Because yes, of course, we all have to be adaptable. But adaptation has costs - to real, actual people, and their real, actual lives.

I’m not saying we shouldn’t have introduced antibiotics.

I’m not saying they didn’t save lives.

I’m saying that although the positive space is huge, the negative space isn’t empty.

The negative space is NEVER empty.

Look for that negative space in your projects.

Most of us don’t work on antibiotics. But our projects still have negative space, and understanding who’s in there will help you drive adoption.

Maybe it’s an internal tool that will make filing an expense report faster & easier. Who could be in the negative space there?

One possibility is the people in finance, if they have more reports to sift through and enter.

You COULD be an asshole and just tell them to suck it up.

Or, you could realize they’re in the negative space, and seek them out - help them understand, or even collaborate with them & figure out how to make it a win for them too.

Which approach do you think will lead to a more successful rollout? 🤔

We can do this analysis larger-scale, as well. Who is in the negative space of your company? Of Google, or Facebook? Of automated cars? Of the cloud?

Tech is at a very dangerous inflection point right now with respect to regulation.

If we don’t figure out who’s in the negative space, and start to take steps to mitigate it, the government will do that for us.

By the way, I am well aware that “technology” includes things like safety pins, agriculture, & language.

Not a single one of those has an empty negative space.

For more on agriculture, check out this book.

Wheat domesticated us - not the other way around. 

For a contemporary, non-software example, check out this book on the rise of containerized shipping: 

All incorrect.


Judging from my replies, you’d think I was advocating a return to living in caves.🤣

That’s good actually - it means our societal conditioning to focus on the positive, so that we’ll take the hit when it’s our turn, is strong.

As technologists, we NEED that to be strong.

But as technologists, we also need to see past it, and peer into it, and examine it with a critical eye.

If you can’t do that, you don’t belong in tech.

If we don’t, the government will


That might be better, actually, come to think of it - considering how many people in our industry seem to think like this.

They do have one good point, though, which is that our incentives are generally not aligned with thoughtfulness.

But incentives can be changed. They can _always_ be changed.

Fatalistic acceptance of our current incentive structure is shortsighted. Look deeper.

We loudly & proudly claim credit for the positive effects of our work. But apparently...we shouldn’t claim the negative effects?

(This is wrong. We need to fully claim the breadth of our work.)

Having something in the negative space doesn’t invalidate our work - quite the opposite! You cannot have creation without destruction.

If the negative space is empty, so is the positive space.

This is a principle so deeply embedded in our universe that it surfaces in disciplines as far-flung as physics, religion, and art.

You’re gonna tell me it doesn’t apply to software?

A beautiful, and perfect, illustration.

SO MANY people have suggested writing that I’m going to recommend another book.😅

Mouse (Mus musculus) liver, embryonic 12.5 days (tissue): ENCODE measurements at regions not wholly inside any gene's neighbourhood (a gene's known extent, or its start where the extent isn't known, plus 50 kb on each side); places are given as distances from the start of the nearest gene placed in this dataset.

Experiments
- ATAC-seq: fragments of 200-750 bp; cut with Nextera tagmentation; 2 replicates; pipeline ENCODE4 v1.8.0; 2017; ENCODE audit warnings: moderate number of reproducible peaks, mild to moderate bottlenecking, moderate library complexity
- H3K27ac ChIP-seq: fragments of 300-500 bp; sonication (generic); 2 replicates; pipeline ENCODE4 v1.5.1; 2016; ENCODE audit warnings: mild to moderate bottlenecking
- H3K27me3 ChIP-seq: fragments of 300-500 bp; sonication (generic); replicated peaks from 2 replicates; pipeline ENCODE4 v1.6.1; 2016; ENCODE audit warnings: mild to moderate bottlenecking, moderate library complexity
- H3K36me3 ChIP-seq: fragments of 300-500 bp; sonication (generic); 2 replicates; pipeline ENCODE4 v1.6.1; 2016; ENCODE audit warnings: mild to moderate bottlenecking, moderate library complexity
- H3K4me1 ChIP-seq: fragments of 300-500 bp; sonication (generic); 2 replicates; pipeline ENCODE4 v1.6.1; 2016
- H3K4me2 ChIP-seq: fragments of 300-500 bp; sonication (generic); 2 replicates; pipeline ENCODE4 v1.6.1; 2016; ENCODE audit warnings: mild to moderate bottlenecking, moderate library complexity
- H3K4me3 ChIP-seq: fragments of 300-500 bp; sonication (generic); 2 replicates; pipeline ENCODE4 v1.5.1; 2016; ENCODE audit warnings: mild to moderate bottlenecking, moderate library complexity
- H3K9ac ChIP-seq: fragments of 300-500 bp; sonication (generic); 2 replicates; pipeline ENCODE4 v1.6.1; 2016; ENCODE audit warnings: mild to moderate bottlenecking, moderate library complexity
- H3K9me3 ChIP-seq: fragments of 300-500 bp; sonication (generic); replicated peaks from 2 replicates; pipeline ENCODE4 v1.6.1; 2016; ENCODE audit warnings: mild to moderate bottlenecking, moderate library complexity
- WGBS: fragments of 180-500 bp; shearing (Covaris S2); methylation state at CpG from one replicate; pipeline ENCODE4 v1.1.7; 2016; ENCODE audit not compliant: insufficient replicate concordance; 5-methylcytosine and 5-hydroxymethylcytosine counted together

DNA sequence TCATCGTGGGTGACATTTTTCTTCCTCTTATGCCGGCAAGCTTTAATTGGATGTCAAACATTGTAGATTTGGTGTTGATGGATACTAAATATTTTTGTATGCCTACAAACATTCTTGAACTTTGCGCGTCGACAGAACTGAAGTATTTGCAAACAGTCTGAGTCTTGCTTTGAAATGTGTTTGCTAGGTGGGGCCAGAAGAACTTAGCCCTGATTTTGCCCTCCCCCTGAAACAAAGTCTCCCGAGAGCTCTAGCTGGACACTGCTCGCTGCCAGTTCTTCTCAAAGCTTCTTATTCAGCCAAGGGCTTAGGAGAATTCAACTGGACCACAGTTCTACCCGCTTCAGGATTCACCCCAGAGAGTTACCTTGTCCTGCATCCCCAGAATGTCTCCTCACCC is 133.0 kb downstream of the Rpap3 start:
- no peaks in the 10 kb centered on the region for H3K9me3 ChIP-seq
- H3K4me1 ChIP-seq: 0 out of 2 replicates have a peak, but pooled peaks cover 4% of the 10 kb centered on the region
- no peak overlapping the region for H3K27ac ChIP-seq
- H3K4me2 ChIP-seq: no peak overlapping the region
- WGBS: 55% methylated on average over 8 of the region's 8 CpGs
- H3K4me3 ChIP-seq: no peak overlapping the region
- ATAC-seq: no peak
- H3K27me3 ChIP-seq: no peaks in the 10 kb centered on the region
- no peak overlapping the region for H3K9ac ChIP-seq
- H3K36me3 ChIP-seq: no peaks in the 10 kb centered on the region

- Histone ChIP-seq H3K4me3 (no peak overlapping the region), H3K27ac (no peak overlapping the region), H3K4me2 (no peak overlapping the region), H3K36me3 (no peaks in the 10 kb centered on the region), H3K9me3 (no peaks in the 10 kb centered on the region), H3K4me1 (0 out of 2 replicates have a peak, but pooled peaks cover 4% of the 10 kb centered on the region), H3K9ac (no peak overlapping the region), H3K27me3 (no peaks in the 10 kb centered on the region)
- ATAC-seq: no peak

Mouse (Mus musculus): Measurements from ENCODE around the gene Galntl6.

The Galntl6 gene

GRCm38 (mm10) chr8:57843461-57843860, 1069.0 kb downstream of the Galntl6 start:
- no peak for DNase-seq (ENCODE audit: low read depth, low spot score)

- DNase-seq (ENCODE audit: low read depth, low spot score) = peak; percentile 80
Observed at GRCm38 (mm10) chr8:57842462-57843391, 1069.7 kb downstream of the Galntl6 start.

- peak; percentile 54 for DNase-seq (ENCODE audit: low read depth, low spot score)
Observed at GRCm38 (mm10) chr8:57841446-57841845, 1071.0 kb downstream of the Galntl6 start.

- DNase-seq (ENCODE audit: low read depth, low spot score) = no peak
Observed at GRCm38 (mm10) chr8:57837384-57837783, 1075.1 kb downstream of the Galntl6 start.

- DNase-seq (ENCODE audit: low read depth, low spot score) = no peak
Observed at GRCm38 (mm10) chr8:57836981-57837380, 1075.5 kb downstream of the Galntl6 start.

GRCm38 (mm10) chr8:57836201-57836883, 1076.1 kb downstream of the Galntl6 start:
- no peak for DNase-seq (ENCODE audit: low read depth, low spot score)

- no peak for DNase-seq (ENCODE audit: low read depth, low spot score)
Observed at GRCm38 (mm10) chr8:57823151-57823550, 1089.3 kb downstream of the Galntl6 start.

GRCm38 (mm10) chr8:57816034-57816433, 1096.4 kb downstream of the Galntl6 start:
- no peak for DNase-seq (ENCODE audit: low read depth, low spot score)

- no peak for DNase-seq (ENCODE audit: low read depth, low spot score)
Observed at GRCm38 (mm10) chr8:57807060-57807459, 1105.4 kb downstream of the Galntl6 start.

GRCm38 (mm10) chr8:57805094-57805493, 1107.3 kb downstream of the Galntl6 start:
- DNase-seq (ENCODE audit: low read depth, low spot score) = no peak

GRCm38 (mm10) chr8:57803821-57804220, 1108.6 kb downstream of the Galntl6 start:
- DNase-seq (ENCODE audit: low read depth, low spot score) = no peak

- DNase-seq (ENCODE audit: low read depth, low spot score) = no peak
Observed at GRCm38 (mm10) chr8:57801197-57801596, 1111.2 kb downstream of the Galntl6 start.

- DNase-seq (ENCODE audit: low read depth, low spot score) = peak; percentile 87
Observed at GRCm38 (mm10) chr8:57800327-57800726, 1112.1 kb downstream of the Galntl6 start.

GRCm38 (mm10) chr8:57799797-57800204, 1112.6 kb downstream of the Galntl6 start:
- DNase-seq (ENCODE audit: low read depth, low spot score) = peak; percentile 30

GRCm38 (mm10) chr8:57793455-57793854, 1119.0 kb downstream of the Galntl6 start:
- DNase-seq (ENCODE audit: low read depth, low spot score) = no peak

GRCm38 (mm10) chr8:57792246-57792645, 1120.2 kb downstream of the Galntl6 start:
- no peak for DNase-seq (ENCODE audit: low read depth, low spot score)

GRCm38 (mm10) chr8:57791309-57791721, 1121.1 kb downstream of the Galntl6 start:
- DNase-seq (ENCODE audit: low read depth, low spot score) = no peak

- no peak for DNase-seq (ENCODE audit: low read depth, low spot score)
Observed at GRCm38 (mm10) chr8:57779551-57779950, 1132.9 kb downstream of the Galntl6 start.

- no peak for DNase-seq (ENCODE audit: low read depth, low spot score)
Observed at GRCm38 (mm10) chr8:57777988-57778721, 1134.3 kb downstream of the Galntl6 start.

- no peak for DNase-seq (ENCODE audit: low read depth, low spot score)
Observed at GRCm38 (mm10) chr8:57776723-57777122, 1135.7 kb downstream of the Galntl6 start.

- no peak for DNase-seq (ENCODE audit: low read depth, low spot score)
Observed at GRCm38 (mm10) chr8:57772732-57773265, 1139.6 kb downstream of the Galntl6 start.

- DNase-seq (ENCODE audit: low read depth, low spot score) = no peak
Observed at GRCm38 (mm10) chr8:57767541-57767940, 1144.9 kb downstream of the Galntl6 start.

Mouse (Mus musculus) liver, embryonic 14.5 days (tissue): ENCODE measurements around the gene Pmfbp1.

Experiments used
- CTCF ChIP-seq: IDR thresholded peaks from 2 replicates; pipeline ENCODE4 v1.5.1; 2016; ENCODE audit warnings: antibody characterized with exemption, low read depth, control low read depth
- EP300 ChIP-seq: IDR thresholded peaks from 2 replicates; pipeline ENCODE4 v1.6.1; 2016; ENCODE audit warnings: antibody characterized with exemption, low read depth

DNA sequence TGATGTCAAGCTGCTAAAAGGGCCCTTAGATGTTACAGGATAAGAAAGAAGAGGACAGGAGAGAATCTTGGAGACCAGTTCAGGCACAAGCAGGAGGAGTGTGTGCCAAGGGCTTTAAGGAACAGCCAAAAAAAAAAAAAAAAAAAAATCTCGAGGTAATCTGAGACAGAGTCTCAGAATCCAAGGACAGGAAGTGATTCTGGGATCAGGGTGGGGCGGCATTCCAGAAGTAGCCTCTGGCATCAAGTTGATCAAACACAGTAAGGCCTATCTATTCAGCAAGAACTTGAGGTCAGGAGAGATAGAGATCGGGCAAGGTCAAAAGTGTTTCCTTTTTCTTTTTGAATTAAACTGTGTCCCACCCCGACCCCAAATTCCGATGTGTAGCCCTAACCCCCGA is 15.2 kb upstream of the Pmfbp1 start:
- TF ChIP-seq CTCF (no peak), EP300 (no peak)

Deals directly with the transition to writing, the resulting loss of oral tradition, & shifts in the laboring class as professional “rememberers” etc. were no longer needed. 

Prints & Visual Communication also, separately, contains the greatest cautionary tale for software developers that I’ve ever heard.

I swear I will one day work it into a talk. (I’ve tried several times, but it never quite fit 😬)

Software engineers today are basically exactly where engravers were - right before photography showed up.

Engravers had location independence - could move anywhere and find a job. They were highly paid, and essential to the success of the biggest information dispersal technology of the time (the printing press).

Engravers tended to identify with one of a handful of different styles of engraving. People doing one style often looked down on people who did other styles.

There was a whole secondary industry teaching the different styles of engraving, which was very personality-driven.

I don’t know about you but all of that sounds verrrrrrry familiar

Then photography showed up. It was disparaged by engravers as a toy. They were sure that creating images for print would ALWAYS need human intelligence.

Aaaaaaand then inside a single generation, engravers were relegated to wedding invitations.

So if you don’t care about nurses put out of work by antibiotics, or rememberers put out of work by writing, maybe you’ll care about the engravers put out of work by photography.

Because they’re us.

And our photography is almost certainly already here.

24 hours since this got started and dudes are still trying to find the gotcha answer, the ONE TECHNOLOGY that’s all upside and no downside, and then demanding explanations when I tell them their random-ass guesses are wrong 🙄

It’s really not that hard to figure it out yourself:

1. Think about what happened before the technology arrived
2. Think about what happened after
3. Look for the negative space. Ask yourself: what _stopped_ happening? Whose service is _no longer_ needed?

If you get stuck on step 3, 99% of the time it’s because of gaps in your knowledge of history. Go do some reading & try again.

Wikipedia is usually too surface level, but is often a good place to find links to more substantive analyses.

You can follow @sarahmei.